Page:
A still image from a YouTube video apparently depicting Long Beach Police officers smashing surveillance cameras during a raid on a marijuana dispensary.
A group of medical marijuana shop owners are suing the city of Long Beach alleging a series of escalating tactics and “warrantless searches” as a pretext to disrupt their businesses and shut them down.
One of the raids was captured on surveillance video last summer and was distributed on YouTube.
The lawsuit, filed in federal court in Los Angeles on Wednesday, alleges the city violated the business owners’ civil rights and violated their 4th Amendment rights against unreasonable searches and seizures.
City officials declined to comment citing the pending litigation.
The people who filed the lawsuit are owners and operators of 11 non-profit medical marijuana collectives -- which distribute marijuana to shops operating in and around the city of Long Beach.
The lawsuit alleges that the city engaged in “oppressive tactics” to try and force out the shops, first by enacting city zoning laws and an illegal lottery issuing permits to some shops. When these tactics failed, the lawsuit said, the city began using more aggressive tactics such as arresting owners and operators for misdemeanor violations of zoning ordinances and then using “warrantless searches.”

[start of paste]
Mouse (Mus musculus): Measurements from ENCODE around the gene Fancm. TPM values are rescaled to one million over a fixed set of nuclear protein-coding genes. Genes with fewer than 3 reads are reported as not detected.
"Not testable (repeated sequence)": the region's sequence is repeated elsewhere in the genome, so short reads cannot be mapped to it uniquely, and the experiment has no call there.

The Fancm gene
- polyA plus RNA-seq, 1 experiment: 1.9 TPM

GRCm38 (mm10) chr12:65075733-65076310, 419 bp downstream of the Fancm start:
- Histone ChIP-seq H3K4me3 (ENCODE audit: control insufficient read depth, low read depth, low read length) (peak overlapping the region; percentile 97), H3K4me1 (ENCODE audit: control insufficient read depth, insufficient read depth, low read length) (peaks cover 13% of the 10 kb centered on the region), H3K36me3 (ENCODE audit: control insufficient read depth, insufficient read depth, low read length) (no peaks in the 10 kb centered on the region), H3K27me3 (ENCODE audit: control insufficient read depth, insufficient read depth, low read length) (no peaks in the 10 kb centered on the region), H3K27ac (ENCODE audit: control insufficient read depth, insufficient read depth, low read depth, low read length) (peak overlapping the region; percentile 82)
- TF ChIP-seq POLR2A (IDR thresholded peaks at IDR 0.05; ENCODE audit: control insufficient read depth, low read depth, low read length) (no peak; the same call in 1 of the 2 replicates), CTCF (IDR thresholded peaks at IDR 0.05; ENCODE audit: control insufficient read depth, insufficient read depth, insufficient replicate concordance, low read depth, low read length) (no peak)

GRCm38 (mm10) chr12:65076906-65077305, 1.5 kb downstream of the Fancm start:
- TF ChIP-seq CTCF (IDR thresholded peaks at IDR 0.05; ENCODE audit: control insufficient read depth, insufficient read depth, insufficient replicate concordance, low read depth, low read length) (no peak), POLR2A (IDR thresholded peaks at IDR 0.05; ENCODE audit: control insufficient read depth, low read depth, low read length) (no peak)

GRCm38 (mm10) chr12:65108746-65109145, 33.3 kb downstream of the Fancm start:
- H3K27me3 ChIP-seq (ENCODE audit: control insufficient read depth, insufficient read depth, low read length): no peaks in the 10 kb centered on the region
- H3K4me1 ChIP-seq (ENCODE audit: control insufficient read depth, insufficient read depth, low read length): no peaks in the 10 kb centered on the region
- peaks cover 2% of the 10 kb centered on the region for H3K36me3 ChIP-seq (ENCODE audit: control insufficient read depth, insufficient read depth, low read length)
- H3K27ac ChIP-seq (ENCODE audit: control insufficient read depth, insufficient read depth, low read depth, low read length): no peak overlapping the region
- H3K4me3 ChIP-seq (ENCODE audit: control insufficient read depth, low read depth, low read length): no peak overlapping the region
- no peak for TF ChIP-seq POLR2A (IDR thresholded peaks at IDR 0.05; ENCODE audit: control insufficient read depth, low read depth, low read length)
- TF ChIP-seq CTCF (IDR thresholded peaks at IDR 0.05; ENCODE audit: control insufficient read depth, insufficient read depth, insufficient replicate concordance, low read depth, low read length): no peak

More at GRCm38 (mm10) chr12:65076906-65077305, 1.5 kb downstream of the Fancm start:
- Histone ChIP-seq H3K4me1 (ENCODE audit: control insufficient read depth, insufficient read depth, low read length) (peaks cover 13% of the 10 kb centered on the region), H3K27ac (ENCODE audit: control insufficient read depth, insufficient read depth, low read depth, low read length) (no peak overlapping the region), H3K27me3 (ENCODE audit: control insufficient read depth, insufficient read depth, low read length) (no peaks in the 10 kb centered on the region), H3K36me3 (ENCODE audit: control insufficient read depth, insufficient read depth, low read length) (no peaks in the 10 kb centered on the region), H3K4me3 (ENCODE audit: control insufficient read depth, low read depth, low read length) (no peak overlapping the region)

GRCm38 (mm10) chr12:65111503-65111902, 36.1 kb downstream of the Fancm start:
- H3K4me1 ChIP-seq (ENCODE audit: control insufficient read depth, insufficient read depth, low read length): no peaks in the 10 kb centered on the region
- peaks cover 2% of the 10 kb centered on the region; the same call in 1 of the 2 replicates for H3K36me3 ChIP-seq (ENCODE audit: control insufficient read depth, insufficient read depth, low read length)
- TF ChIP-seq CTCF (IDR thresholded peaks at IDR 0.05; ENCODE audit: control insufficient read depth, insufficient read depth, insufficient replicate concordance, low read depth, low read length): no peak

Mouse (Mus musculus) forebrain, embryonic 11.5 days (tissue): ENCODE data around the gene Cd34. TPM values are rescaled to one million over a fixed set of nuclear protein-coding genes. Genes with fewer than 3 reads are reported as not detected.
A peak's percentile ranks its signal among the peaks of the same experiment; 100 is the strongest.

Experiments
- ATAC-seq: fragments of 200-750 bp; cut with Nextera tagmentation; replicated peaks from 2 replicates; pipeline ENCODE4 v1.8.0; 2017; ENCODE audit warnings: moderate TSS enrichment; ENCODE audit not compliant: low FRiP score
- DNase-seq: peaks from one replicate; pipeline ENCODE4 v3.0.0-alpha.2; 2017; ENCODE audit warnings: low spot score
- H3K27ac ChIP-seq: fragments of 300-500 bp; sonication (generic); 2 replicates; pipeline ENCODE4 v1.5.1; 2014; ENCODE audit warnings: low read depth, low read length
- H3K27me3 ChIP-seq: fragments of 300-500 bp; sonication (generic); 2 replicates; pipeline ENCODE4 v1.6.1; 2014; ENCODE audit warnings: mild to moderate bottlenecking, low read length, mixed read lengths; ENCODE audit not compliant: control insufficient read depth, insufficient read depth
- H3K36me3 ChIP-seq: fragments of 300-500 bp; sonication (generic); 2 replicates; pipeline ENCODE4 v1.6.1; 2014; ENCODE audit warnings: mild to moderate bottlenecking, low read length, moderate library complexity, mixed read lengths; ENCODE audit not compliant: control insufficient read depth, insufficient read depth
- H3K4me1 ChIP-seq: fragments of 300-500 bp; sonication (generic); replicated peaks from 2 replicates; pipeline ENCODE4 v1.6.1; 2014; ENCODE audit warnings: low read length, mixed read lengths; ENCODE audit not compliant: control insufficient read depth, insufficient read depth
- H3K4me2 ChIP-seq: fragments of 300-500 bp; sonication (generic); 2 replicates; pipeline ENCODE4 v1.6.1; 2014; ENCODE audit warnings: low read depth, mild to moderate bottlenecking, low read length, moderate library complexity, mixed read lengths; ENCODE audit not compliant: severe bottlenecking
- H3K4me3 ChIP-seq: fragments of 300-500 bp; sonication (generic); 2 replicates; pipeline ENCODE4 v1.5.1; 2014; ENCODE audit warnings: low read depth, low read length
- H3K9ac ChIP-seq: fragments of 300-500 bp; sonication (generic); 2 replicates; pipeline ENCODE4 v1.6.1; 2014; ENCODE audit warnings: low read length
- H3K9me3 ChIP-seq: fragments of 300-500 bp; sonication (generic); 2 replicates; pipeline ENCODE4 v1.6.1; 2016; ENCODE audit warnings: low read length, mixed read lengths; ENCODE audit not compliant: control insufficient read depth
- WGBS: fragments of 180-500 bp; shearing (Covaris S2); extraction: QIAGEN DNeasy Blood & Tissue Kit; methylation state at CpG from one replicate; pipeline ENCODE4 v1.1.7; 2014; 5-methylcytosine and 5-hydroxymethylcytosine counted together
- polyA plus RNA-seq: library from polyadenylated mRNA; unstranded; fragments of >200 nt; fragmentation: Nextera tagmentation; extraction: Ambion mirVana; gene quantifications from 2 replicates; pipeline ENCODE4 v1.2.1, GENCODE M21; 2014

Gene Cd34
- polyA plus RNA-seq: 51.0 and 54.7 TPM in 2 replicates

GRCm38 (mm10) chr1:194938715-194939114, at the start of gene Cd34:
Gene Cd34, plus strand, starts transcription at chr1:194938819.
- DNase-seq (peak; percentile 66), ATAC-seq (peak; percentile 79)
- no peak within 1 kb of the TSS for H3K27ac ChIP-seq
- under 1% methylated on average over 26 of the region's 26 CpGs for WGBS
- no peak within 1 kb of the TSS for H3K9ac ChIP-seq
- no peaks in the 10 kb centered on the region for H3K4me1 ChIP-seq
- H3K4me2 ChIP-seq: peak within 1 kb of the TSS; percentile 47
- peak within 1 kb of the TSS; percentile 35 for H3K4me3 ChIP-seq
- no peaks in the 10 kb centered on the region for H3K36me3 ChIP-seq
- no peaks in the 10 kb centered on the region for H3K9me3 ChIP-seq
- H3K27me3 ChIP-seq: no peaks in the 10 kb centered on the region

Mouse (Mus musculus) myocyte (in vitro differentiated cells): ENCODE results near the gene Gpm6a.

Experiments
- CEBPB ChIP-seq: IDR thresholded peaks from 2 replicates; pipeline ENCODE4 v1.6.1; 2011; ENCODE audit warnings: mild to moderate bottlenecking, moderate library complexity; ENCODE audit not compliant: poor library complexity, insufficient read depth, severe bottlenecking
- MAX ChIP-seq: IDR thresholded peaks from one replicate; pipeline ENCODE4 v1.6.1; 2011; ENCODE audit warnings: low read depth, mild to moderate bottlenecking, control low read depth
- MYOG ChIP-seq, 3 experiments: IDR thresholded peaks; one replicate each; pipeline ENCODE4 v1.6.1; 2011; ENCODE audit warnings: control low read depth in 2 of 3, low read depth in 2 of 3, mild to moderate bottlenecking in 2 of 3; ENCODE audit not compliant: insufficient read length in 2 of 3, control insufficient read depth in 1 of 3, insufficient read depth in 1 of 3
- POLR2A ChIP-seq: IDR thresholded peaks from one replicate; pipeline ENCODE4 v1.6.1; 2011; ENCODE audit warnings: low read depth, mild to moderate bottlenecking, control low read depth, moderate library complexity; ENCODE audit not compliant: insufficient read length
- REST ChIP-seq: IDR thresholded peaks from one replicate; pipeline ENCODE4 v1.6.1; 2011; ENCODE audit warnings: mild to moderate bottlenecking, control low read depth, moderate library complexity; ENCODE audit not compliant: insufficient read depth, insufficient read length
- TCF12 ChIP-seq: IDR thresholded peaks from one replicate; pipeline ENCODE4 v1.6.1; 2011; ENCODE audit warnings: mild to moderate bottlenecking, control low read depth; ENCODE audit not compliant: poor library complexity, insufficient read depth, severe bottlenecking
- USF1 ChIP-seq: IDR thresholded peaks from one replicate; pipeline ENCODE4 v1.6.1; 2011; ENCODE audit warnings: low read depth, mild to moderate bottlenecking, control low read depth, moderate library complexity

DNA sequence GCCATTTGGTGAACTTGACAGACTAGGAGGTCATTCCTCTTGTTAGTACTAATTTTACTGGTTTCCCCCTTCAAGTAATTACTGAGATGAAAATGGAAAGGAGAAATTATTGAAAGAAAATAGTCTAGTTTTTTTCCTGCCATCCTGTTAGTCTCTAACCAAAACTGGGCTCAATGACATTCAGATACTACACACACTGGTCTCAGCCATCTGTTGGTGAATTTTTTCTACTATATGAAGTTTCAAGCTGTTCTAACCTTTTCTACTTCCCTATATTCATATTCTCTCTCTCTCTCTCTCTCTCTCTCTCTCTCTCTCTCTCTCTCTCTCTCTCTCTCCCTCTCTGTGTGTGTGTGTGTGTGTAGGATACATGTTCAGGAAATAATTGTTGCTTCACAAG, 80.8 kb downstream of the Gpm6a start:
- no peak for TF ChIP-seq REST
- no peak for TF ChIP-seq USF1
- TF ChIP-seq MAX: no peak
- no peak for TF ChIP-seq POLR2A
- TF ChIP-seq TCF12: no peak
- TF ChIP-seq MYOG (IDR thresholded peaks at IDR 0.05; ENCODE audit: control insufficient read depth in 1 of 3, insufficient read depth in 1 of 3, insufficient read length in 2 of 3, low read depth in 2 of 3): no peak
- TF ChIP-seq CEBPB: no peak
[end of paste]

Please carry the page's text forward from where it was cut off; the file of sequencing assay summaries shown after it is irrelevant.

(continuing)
“The City of Long Beach initially attempted to stop medical marijuana collectives by enacting unlawful zoning laws banning all medical marijuana distribution,” the lawsuit said. “However, the zoning bans quickly proved ineffective as medical marijuana collectives successfully challenged them in court.”
When the city’s dozens of lawsuits seeking to close collectives failed, the lawsuit alleges, police were called in to use “warrantless searches” and search warrants secured by “judicial deception” to try to “disrupt” the shops.
The raids, in which police seized marijuana, money, vehicles and other property, were effective, court papers said. Many of the collectives went out of business. Shop owners declined to fight the city to get their property back out of fear of retaliation, court records said.
Police executed over 100 search warrants at collectives, some of which were raided multiple times in the same year. None of the raids led to the filing of criminal charges, the lawsuit said.
The issue came to light in July after a bust was caught on surveillance cameras showing an officer apparently stepping on the back and neck of one of the shop workers before handcuffing him. Two officers, one of whom appears to be undercover, are seen in the video smashing the cameras.
Video of the raid -- which ended in the arrests of five men on suspicion of operating a marijuana dispensary without a license -- was posted by YouTube user "Long Beach Raids" on July 1. Officials said they learned about the video on July 3.